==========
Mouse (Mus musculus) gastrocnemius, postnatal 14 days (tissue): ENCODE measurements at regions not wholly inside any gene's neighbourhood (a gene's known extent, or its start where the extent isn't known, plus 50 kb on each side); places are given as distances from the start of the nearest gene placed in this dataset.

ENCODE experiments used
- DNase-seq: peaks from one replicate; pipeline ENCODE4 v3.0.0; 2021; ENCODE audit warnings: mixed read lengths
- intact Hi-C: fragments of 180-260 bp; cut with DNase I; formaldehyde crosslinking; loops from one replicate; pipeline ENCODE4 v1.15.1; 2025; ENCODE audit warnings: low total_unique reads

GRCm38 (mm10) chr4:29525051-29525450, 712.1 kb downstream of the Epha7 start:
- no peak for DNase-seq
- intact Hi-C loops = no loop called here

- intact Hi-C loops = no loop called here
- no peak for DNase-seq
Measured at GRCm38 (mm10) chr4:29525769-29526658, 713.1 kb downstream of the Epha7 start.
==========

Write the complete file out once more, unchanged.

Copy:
Mouse (Mus musculus) gastrocnemius, postnatal 14 days (tissue): ENCODE measurements at regions not wholly inside any gene's neighbourhood (a gene's known extent, or its start where the extent isn't known, plus 50 kb on each side); places are given as distances from the start of the nearest gene placed in this dataset.

ENCODE experiments used
- DNase-seq: peaks from one replicate; pipeline ENCODE4 v3.0.0; 2021; ENCODE audit warnings: mixed read lengths
- intact Hi-C: fragments of 180-260 bp; cut with DNase I; formaldehyde crosslinking; loops from one replicate; pipeline ENCODE4 v1.15.1; 2025; ENCODE audit warnings: low total_unique reads

GRCm38 (mm10) chr4:29525051-29525450, 712.1 kb downstream of the Epha7 start:
- no peak for DNase-seq
- intact Hi-C loops = no loop called here

- intact Hi-C loops = no loop called here
- no peak for DNase-seq
Measured at GRCm38 (mm10) chr4:29525769-29526658, 713.1 kb downstream of the Epha7 start.